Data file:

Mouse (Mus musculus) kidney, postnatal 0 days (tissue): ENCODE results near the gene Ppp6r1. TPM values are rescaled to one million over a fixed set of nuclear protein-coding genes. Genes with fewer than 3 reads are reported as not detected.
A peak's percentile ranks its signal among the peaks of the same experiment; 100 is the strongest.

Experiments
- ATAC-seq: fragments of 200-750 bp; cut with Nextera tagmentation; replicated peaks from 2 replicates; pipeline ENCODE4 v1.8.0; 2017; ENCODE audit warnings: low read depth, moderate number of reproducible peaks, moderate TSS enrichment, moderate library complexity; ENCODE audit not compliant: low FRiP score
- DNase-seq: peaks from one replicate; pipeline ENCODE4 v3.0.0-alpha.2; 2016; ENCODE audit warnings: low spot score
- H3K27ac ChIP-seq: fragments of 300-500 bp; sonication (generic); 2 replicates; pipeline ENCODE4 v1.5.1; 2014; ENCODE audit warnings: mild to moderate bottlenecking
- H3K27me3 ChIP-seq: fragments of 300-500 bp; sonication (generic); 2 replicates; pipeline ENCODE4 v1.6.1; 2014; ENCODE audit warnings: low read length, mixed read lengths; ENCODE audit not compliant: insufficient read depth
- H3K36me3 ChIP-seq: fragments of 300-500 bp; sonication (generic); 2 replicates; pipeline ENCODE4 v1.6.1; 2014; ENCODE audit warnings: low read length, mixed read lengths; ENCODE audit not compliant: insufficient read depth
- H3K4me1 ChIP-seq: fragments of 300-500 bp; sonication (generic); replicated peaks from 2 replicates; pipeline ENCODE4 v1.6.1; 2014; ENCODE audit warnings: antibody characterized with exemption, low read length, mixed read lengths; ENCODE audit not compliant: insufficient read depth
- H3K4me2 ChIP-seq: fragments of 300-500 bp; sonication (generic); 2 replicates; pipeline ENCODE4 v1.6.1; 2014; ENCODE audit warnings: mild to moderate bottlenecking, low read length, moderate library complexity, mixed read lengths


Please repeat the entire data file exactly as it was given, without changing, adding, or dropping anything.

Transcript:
Mouse (Mus musculus) kidney, postnatal 0 days (tissue): ENCODE results near the gene Ppp6r1. TPM values are rescaled to one million over a fixed set of nuclear protein-coding genes. Genes with fewer than 3 reads are reported as not detected.
A peak's percentile ranks its signal among the peaks of the same experiment; 100 is the strongest.

Experiments
- ATAC-seq: fragments of 200-750 bp; cut with Nextera tagmentation; replicated peaks from 2 replicates; pipeline ENCODE4 v1.8.0; 2017; ENCODE audit warnings: low read depth, moderate number of reproducible peaks, moderate TSS enrichment, moderate library complexity; ENCODE audit not compliant: low FRiP score
- DNase-seq: peaks from one replicate; pipeline ENCODE4 v3.0.0-alpha.2; 2016; ENCODE audit warnings: low spot score
- H3K27ac ChIP-seq: fragments of 300-500 bp; sonication (generic); 2 replicates; pipeline ENCODE4 v1.5.1; 2014; ENCODE audit warnings: mild to moderate bottlenecking
- H3K27me3 ChIP-seq: fragments of 300-500 bp; sonication (generic); 2 replicates; pipeline ENCODE4 v1.6.1; 2014; ENCODE audit warnings: low read length, mixed read lengths; ENCODE audit not compliant: insufficient read depth
- H3K36me3 ChIP-seq: fragments of 300-500 bp; sonication (generic); 2 replicates; pipeline ENCODE4 v1.6.1; 2014; ENCODE audit warnings: low read length, mixed read lengths; ENCODE audit not compliant: insufficient read depth
- H3K4me1 ChIP-seq: fragments of 300-500 bp; sonication (generic); replicated peaks from 2 replicates; pipeline ENCODE4 v1.6.1; 2014; ENCODE audit warnings: antibody characterized with exemption, low read length, mixed read lengths; ENCODE audit not compliant: insufficient read depth
- H3K4me2 ChIP-seq: fragments of 300-500 bp; sonication (generic); 2 replicates; pipeline ENCODE4 v1.6.1; 2014; ENCODE audit warnings: mild to moderate bottlenecking, low read length, moderate library complexity, mixed read lengths